The museum simply could not function without its volunteers. There are eighty of us, a platoon who work behind the scenes as well as ‘front of house’. Our duties range from greeting visitors, running the shop, supporting staff on exhibitions, collections management, digitisation of objects, running workshops, cleaning, costume management… and fixing things. For this final blog in the series (more of a collective reflective journal than a commentary) I asked the volunteers to share their reflections on three questions:
- What have you missed (about the museum) the most in lockdown?
- What are you looking forward to when the museum re-opens?
- If applicable, did lockdown make you think differently about the museum?
This is what the volunteers shared.
What we missed the most
Everybody said it was the people. Of course it was. A museum is simply a collection of objects in a building without people. By people, we meant other volunteers, the visitors and the staff. Mark, who works on the digitisation of our objects and also can be found at the front desk, talked about the value of ‘face to face’. I think we’re all weary of online or phone calls. Mike, who also works on the front desk said that he missed ‘attending each Monday,’ with that loss of routine. He went on to say that he’s ‘looking forward to a new normality, a new routine.’ It will feel different to us, because of the social distancing measures that Annette MacTavish (our director) and the staff have put in place. Julia, the volunteer coordinator, as well as missing the volunteers, also said that she’d ‘missed wandering through the museum, it has such a lovely calm atmosphere and there is some reassurance in seeing the “old friends” in the collection – and that unique smell; a mixture of damp and dust with a hint of turpentine.’ In this vein, Sue, a whizz in our collections management ‘missed being involved with our artifacts, and delving into them to explore and find out more about the people involved.’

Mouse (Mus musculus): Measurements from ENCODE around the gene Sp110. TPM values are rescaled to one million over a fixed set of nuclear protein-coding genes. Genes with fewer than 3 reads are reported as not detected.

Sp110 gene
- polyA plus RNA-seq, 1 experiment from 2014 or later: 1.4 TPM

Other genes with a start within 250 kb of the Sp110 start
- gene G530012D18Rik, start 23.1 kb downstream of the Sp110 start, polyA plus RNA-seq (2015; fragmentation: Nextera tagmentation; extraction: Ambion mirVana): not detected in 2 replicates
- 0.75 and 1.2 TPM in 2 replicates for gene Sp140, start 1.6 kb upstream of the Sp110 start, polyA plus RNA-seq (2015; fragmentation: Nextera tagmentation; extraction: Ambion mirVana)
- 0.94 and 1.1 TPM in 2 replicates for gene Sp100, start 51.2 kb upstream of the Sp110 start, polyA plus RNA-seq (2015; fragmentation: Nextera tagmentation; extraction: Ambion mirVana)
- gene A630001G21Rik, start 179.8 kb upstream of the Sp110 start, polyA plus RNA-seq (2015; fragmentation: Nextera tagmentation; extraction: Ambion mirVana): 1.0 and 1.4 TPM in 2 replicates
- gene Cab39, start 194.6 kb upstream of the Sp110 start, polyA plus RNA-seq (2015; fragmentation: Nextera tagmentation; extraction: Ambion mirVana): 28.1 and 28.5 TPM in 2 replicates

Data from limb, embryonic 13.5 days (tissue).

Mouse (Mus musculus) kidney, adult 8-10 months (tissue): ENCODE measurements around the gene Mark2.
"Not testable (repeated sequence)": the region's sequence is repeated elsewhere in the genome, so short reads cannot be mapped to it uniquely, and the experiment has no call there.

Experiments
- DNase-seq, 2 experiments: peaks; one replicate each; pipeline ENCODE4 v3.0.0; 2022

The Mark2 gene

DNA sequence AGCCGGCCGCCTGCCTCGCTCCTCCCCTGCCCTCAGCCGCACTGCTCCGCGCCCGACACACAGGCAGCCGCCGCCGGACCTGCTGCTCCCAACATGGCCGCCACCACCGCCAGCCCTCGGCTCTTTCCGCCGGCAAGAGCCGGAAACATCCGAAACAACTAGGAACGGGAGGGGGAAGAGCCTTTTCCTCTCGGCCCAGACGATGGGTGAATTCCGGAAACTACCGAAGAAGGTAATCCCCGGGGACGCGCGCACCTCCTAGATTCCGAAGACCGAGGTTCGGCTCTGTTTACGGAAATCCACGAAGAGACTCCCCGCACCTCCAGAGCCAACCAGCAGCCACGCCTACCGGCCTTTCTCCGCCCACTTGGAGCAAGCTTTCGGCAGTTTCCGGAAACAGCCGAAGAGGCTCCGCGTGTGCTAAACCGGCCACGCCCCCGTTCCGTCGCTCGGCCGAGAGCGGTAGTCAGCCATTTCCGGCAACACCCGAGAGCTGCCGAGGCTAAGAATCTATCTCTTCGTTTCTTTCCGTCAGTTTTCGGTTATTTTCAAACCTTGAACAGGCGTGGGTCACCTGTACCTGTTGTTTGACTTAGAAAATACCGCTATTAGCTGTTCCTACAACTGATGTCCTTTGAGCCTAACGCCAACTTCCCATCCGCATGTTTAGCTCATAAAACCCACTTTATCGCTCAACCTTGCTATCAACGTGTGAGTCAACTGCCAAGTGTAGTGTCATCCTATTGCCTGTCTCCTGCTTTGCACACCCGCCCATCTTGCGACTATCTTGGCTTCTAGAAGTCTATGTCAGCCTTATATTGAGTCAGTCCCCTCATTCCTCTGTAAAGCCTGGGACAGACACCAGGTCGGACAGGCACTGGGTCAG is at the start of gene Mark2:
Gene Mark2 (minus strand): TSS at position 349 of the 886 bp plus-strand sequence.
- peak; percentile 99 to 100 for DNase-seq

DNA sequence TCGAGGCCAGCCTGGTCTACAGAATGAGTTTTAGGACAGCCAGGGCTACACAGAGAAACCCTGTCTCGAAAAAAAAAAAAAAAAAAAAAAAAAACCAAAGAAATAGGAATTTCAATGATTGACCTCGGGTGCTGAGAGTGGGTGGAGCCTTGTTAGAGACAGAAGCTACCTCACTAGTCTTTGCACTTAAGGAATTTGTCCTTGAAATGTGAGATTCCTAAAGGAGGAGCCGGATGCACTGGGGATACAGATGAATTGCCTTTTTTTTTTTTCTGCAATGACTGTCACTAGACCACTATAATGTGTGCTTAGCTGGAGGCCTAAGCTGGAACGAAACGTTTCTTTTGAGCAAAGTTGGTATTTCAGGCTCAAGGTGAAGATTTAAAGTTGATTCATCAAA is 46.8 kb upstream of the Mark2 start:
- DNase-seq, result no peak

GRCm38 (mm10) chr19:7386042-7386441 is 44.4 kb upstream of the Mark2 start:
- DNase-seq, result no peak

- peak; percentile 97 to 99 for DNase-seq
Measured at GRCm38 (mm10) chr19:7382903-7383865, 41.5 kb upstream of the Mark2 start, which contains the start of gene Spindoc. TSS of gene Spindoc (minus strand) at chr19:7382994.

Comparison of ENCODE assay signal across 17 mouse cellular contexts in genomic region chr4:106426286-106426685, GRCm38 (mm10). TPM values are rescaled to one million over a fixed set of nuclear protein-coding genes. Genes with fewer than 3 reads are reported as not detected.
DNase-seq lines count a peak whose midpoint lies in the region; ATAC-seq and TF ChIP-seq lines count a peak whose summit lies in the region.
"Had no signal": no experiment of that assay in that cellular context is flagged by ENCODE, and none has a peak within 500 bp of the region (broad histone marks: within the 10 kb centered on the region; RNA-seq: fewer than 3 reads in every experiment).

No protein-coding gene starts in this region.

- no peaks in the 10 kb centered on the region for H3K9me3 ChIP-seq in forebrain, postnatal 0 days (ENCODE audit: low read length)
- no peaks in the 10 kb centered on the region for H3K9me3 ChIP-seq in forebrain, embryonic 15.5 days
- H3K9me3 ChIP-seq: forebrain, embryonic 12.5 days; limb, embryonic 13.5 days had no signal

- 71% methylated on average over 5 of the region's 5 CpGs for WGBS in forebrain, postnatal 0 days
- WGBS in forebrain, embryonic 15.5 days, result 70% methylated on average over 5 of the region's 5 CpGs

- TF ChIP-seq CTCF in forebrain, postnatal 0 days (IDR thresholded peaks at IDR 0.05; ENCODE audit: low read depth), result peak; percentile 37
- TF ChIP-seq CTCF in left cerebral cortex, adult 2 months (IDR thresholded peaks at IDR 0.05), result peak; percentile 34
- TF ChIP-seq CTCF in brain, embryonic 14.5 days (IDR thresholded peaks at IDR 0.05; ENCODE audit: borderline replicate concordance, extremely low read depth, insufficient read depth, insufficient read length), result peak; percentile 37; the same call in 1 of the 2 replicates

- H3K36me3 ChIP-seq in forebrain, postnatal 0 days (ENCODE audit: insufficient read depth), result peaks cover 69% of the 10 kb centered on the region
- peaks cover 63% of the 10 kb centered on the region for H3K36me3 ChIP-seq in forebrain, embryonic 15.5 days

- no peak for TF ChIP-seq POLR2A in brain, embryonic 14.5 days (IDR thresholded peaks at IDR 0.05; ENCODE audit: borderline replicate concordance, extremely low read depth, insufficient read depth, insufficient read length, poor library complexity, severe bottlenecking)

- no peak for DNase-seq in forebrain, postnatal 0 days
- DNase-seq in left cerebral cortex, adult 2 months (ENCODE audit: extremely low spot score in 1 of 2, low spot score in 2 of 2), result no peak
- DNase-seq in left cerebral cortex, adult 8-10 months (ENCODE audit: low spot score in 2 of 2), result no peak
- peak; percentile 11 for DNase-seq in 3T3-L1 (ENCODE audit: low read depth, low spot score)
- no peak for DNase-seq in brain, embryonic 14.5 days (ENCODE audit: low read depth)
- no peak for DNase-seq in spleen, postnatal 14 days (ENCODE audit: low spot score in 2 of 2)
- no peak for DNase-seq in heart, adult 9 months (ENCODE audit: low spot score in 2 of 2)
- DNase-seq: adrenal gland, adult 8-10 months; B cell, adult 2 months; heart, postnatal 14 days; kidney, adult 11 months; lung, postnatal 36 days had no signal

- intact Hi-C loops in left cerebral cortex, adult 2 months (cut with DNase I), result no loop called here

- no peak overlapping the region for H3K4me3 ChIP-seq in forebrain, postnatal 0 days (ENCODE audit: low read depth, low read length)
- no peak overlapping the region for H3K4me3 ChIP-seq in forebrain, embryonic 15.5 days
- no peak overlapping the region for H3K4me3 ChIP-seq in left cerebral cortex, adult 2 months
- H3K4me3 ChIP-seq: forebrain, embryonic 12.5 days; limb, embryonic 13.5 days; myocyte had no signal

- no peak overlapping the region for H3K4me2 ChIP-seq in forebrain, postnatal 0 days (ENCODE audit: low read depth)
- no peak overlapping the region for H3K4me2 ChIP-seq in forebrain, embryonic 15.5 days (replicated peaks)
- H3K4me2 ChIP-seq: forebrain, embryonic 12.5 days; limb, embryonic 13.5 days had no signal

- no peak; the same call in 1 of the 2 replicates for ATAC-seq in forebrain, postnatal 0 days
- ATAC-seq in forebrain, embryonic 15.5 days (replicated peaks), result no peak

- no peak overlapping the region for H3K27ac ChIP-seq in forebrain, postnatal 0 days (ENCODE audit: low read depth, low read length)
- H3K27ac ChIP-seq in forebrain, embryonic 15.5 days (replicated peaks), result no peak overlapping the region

What we’re looking forward to
It makes sense, given what we’ve missed that we are supremely looking forward to seeing people again. Julia says that she’s looking forward to ‘talking to our visitors, those who have made an effort to come and book,’ but watch out for Mark, as he’s looking forward to selling things in the shop, but in good faith, as the revenue stream is a vital part of our income given it’s free to enter. Like Mike, Jude is looking forward to recapturing, ‘a sense of normality as it was, because the future is so uncertain.’
We were sad not to run to its close the last exhibition ‘Springtime in Cornwall’, curated by Demi our apprentice. When we open the first exhibition will be ‘St Michael’s Church: Love, Life and Loss’, led by Rachel, our curatorial intern. Rick and Viv are often behind the scenes in bringing these plans to life, so they are looking forward to hearing comments from our visitors on the exhibitions that the museum teams work hard to produce.
What reflections did we have?
Perhaps these are the most intriguing and come about because of the adaptations that lockdown forced on the museum. Mark was able to continue with the digitisation of records from home, something that had never really occurred to him. Perhaps it becomes something that other, as yet unknown volunteers, can also do.
Ever practical, Rick and Viv have enjoyed getting right into some of the collection bays and spread everything out over a few days. It gave a chance to ‘stand back and look’ without the pressure of having to do something in a single volunteer shift.
Karen, another volunteer who is key to the collections management, enjoyed seeing the videos and explorations of objects. She wondered whether volunteers could get involved with that, unleashing some of the stories locked in the objects – papers, costumes and photos. Not all of the volunteers want to be in front of a camera, so her suggestion was that it was a collaboration with those who are. Linked to this, Julia said that in seeing the updates, ‘It made me more proud of the unique role the museum has to preserve everyday items which each tell their own story, and more aware of our responsibility to keep them safe for future generations to enjoy – and it would be good to continue using modern technology for this.’
Jude thought about how important the museum is as a community within Helston, given that the high street is losing many retail spaces. She also thought that the volunteers might have an exhibition of the things that we did and made in lockdown. We are, after all, part of Cornish Life that the museum celebrates.
As for me, the whole experience of doing this blog has given me pause to think each week. I’m looking forward to getting back into the building, among the objects and people and hearing the museum come to life again.
That’s all on this sequence unless there’s another lockdown (!), so as they say in Cornwall, ‘cheers and gone.’
Citizen Curator Volunteer.